By Nasser Al Harthy
DOHA: Works on the Light Rail Transit System (LRT) at Lusail are going full speed ahead with close to three of the four kilometres of tunnels to be built in the current phase already completed, but Qatar Diar Vinci Construction (QDVC), the builder of Qatar’s first railway transport system is taking major initiatives to tackle the environmental challenges involved.
The LRT includes four light rail operation lines, 7 underground stations in addition to 22 at grade stations, 6.6km underground plus 18km at grade, one viaduct and a station over Al Khor Highway, a depot, operation and maintenance workshop.
During a site tour organised by QDVC for the media, the tour group guided by Philippe Tavernier, Project Manager of LRT visited the pilot state-of-the art waste water treatment system and took stops along the journey for additional briefings on key milestones of the project and environmental priorities set by QDVC such as sedimentation and waste disposal.
For instance, some 230,000 litre per day of water is pumped during excavation works which is an indication of the challenges that they pose.
On the water recycling system, Tavernier says, “This is not a new system but it is very rare to implement such a system on a site installation. What is new is that we are starting on a temporary basis in the construction facilities on the project.”
He said that the system helps save water and what is more no more polluted water is discharged in the sewage system. “For the time being the tanks are very small, but they will grow and in a year or so you will see them a lot bigger and it has demonstrated that it is working and the resulting clean water can be reused in lavatories,” he said, adding that the system will be eventually applied on other QDVC sites.
The Quality Health Safety and Environment (QHSE) team of LRT created a closed water circuit with filters to re-use the water and clean the engines and equipment with it. Moreover, no polluted water is released to the environment with this system.
Besides, QDVC inked agreements with local companies for paper, cardboard and plastic recycling; and partners Qtel for the electrical and electronic waste collection. A dedicated trained team is segregating the waste in the suitable collection points, because a worksite like the one at Lusail generates several types of waste, especially in plastic packaging.
“The hardest thing to get rid of is plastics, so we segregate them to keep the absolute minimum amount of any particular waste stream for good environmental reasons, but we also segregate them for good financial reasons as well,” said Neil Smith from the QHSE.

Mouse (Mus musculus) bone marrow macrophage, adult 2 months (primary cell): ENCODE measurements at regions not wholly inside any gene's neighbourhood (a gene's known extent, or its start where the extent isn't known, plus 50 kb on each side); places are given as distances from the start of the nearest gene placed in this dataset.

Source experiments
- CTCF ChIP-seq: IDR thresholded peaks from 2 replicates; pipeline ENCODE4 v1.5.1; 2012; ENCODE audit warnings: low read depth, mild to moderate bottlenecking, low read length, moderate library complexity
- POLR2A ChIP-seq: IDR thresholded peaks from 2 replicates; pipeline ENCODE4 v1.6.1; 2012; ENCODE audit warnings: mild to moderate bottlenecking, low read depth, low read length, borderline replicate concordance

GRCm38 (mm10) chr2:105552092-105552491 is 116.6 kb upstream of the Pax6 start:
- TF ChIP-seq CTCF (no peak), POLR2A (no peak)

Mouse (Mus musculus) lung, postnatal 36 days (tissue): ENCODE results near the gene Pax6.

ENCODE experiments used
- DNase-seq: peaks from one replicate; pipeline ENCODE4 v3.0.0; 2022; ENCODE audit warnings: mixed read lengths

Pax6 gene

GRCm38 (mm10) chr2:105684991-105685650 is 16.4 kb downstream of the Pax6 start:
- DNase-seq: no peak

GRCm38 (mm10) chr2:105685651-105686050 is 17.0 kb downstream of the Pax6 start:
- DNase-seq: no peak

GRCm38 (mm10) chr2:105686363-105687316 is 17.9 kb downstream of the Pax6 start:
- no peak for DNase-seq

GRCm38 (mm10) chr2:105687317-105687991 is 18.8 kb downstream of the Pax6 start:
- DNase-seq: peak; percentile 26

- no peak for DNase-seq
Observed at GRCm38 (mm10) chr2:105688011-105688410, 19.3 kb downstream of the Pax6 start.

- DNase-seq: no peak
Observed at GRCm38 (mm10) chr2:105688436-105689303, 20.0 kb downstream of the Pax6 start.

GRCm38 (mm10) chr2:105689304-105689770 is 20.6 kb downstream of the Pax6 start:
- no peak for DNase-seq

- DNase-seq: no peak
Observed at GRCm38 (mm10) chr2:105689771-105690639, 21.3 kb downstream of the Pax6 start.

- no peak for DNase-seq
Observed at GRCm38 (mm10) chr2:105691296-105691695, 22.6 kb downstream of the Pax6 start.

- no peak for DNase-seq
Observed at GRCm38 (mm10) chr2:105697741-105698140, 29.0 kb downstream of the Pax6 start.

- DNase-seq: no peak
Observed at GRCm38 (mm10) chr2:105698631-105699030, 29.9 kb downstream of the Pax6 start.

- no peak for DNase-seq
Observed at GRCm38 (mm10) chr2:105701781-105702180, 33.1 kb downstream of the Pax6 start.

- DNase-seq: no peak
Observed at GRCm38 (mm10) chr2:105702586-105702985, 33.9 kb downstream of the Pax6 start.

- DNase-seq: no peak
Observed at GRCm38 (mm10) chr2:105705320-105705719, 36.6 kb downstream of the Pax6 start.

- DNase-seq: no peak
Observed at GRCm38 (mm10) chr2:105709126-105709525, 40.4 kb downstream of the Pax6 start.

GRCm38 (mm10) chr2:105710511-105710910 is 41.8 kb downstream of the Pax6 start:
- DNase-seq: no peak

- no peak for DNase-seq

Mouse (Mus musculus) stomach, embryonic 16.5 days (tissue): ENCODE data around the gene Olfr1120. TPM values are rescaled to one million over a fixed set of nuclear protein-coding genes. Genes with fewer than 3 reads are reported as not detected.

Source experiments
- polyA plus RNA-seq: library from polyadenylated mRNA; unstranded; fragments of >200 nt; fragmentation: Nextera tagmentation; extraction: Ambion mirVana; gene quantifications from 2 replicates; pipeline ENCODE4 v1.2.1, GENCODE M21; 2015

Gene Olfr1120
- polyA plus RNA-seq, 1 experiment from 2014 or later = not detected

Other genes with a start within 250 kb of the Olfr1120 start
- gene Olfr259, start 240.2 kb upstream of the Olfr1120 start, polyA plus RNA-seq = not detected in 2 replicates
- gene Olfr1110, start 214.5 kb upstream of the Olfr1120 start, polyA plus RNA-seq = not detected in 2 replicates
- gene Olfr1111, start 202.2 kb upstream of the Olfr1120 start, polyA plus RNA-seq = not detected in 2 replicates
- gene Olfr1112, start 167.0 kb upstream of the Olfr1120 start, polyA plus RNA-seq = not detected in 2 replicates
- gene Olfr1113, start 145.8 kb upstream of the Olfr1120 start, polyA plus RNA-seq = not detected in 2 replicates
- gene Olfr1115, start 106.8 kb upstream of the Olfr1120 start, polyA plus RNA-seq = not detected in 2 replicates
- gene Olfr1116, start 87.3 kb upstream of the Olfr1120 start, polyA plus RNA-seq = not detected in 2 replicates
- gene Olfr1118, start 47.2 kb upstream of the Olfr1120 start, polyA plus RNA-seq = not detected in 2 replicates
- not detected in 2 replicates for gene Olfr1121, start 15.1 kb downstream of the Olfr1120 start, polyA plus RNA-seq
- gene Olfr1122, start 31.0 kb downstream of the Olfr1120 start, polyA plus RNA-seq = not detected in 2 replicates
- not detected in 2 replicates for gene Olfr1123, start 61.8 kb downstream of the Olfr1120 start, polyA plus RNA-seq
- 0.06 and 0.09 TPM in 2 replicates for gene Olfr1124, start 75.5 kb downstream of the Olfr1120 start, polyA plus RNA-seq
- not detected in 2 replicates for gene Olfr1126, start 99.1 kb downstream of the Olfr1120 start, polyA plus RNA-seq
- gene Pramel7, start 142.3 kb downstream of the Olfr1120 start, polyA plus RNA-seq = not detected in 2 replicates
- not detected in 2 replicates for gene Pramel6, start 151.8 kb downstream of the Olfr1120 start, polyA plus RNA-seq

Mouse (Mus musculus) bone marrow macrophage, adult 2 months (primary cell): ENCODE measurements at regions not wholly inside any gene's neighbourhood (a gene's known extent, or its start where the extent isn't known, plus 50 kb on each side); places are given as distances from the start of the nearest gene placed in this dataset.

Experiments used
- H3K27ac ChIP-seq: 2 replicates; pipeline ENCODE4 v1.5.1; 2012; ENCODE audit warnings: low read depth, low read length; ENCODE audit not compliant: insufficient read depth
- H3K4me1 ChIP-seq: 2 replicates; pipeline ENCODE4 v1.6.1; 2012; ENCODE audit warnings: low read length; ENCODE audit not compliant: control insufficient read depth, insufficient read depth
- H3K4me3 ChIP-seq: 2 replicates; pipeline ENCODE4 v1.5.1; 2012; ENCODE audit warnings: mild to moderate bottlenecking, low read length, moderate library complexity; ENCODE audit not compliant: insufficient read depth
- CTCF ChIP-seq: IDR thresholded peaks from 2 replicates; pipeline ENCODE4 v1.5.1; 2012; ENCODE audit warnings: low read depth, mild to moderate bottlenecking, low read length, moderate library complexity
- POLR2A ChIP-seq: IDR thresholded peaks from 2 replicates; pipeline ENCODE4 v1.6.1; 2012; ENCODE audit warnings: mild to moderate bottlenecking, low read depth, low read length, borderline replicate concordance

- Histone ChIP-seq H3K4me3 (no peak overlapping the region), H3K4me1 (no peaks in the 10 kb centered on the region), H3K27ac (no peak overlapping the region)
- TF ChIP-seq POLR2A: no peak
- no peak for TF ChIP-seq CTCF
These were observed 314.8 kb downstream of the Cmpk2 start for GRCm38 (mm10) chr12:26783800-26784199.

Another official from the QDVC said that for recycling the waste great care is taken to deal with local companies. “The Qatari SME recycle them and fabricate plastic granulates and sell to other industries. We try to make it local as much as possible,” she said.
As for such wastes as wood, it is chopped into small particles and is compressed into bricks which reduces the volume of wood that would either be disposed of by incineration or at land fill. “This system reduces the volume of wood that we would get rid of by 90 percent and will deteriorate much quicker,” said Smith.
QDVC officials said LRT is an eco-friendly project on its own as a public transport system aiming at decreasing the congestion and pollution of the new city of Lusail.
The site offices are well isolated to decrease energy consumption, generators at stand-by at night to save fuel.
“We are very committed to environment protection in the country and we are among the first companies that tries to raise awareness on environment protection such as through seminars in schools on its benefits,” Eng Hamad Al Bishri, QDVC Deputy CEO told reporters after the tour.
Meanwhile, QDVC is currently working in Lusail for the car parks and the LRT, on the Sheraton Park Site Project, in the PS70 Doha North Sewage JV, in the Qatar Bahrain Causeway JV and in Eritrea on the Dahlak Island Resort. The Peninsula